Looking for a fun interactive teaching idea for comparing 2 digit numbers? Well look no further as Comparing Decimals to Hundredths Game Puzzles, for CCSS 4.NF.7, will serve as an exciting lesson plan for 4th grade elementary school classrooms. This is a great resource to incorporate into your unit as a guided math center rotation, review exercise, small group work, morning work, remediation, intervention or rti. It can also be used as a quiz, drill, test, or assessment tool to help determine student mastery of the learning target. Whether a student is homeschooled or given this as a homework assignment, kids will also love working on these at home to improve their skills.
This puzzle set includes 20 colorful jigsaw puzzles, answer key, and an optional station instruction page with an example. These come as pdf printable sheets that can be printed on card stock and laminated for long-term use. As a suggestion, store them in a sealable gallon storage bag and place them in a tub or bin for students to use throughout the year for enrichment when they finish early. Another idea, for a project, is students can glue the completed puzzles into a notebook or journal as a reference sheet. They can also be glued on a poster for displaying on a bulletin board or as a wall anchor chart.
It covers comparing two decimal numbers using shaded hundreds blocks to represent the number and also using the greater than, less than, and equal to symbols >, <, and =. By solving the questions to compare the numbers and finding the matching picture model puzzle piece, students can gain confidence in an important and sometimes challenging skill. Your 4th graders will love to practice and learn to develop strategies about comparing decimals to the hundredths place with this product!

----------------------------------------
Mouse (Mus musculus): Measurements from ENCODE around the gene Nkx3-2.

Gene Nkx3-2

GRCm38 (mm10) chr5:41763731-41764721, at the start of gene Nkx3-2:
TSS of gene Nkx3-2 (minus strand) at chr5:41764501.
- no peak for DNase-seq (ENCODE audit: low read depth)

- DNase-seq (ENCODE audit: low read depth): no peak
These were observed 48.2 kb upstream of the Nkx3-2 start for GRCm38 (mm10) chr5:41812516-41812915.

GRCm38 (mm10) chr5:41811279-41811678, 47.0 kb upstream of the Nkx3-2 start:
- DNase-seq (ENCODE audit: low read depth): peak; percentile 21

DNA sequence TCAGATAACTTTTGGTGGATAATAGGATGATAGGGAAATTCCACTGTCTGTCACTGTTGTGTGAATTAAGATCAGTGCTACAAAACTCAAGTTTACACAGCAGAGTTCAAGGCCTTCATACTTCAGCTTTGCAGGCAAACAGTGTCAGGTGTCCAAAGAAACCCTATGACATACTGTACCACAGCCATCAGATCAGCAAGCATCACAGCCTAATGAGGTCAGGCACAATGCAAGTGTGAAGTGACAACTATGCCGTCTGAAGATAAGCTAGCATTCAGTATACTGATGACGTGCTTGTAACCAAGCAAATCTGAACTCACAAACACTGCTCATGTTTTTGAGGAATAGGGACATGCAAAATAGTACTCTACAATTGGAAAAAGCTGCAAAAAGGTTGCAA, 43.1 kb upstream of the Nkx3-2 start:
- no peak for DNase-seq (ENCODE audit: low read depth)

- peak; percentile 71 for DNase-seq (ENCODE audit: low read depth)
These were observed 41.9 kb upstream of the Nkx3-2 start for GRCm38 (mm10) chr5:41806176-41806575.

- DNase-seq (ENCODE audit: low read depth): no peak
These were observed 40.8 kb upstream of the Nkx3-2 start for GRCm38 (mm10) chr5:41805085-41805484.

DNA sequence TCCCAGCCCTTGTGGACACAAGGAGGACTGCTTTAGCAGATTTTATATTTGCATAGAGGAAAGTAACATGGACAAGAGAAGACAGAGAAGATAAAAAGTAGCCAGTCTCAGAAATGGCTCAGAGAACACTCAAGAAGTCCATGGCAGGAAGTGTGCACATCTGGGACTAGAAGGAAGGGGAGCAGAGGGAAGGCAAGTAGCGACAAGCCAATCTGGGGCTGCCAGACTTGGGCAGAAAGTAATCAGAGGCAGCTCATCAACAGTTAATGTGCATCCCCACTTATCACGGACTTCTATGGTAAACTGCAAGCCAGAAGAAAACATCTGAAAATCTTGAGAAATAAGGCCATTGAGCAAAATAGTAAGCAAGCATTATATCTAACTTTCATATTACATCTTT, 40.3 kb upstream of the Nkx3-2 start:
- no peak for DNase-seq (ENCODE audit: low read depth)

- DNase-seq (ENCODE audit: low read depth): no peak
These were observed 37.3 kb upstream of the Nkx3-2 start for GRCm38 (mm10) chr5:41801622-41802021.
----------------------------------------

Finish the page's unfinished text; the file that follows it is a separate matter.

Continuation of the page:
I hope you download and enjoy this engaging hands-on manipulative activity with your students! So set those worksheets aside and give our puzzles a try!
Relevant Grade 4 Common Core Standard 4.NF.C.7
Compare two decimals to hundredths by reasoning about their size. Recognize that comparisons are valid only when the two decimals refer to the same whole. Record the results of comparisons with the symbols >, =, and <, and justify the conclusions, e.g., by using a visual model.
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